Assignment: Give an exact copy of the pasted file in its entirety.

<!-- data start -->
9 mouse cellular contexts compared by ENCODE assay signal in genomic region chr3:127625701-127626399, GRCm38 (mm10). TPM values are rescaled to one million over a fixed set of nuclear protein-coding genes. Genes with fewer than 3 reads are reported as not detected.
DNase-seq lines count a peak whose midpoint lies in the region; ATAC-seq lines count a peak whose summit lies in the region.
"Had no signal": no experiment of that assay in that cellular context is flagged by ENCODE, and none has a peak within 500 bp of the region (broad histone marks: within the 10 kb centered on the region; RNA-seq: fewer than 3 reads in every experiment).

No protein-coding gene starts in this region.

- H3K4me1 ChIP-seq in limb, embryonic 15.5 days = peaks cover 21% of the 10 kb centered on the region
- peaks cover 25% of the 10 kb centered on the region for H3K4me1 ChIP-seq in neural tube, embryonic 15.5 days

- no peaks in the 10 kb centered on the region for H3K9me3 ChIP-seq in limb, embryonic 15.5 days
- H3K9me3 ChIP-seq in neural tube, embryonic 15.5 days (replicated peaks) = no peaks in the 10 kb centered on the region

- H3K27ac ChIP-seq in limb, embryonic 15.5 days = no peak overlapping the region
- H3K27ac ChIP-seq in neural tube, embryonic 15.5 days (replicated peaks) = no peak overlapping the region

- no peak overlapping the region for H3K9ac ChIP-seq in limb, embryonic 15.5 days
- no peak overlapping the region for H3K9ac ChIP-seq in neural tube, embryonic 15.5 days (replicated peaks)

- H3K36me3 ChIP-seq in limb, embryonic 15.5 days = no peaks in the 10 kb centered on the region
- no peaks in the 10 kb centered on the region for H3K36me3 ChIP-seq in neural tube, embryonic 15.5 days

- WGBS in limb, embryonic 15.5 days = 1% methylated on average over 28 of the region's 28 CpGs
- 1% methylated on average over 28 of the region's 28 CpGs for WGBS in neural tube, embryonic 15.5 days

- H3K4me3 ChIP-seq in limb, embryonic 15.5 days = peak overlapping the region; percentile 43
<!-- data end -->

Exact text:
9 mouse cellular contexts compared by ENCODE assay signal in genomic region chr3:127625701-127626399, GRCm38 (mm10). TPM values are rescaled to one million over a fixed set of nuclear protein-coding genes. Genes with fewer than 3 reads are reported as not detected.
DNase-seq lines count a peak whose midpoint lies in the region; ATAC-seq lines count a peak whose summit lies in the region.
"Had no signal": no experiment of that assay in that cellular context is flagged by ENCODE, and none has a peak within 500 bp of the region (broad histone marks: within the 10 kb centered on the region; RNA-seq: fewer than 3 reads in every experiment).

No protein-coding gene starts in this region.

- H3K4me1 ChIP-seq in limb, embryonic 15.5 days = peaks cover 21% of the 10 kb centered on the region
- peaks cover 25% of the 10 kb centered on the region for H3K4me1 ChIP-seq in neural tube, embryonic 15.5 days

- no peaks in the 10 kb centered on the region for H3K9me3 ChIP-seq in limb, embryonic 15.5 days
- H3K9me3 ChIP-seq in neural tube, embryonic 15.5 days (replicated peaks) = no peaks in the 10 kb centered on the region

- H3K27ac ChIP-seq in limb, embryonic 15.5 days = no peak overlapping the region
- H3K27ac ChIP-seq in neural tube, embryonic 15.5 days (replicated peaks) = no peak overlapping the region

- no peak overlapping the region for H3K9ac ChIP-seq in limb, embryonic 15.5 days
- no peak overlapping the region for H3K9ac ChIP-seq in neural tube, embryonic 15.5 days (replicated peaks)

- H3K36me3 ChIP-seq in limb, embryonic 15.5 days = no peaks in the 10 kb centered on the region
- no peaks in the 10 kb centered on the region for H3K36me3 ChIP-seq in neural tube, embryonic 15.5 days

- WGBS in limb, embryonic 15.5 days = 1% methylated on average over 28 of the region's 28 CpGs
- 1% methylated on average over 28 of the region's 28 CpGs for WGBS in neural tube, embryonic 15.5 days

- H3K4me3 ChIP-seq in limb, embryonic 15.5 days = peak overlapping the region; percentile 43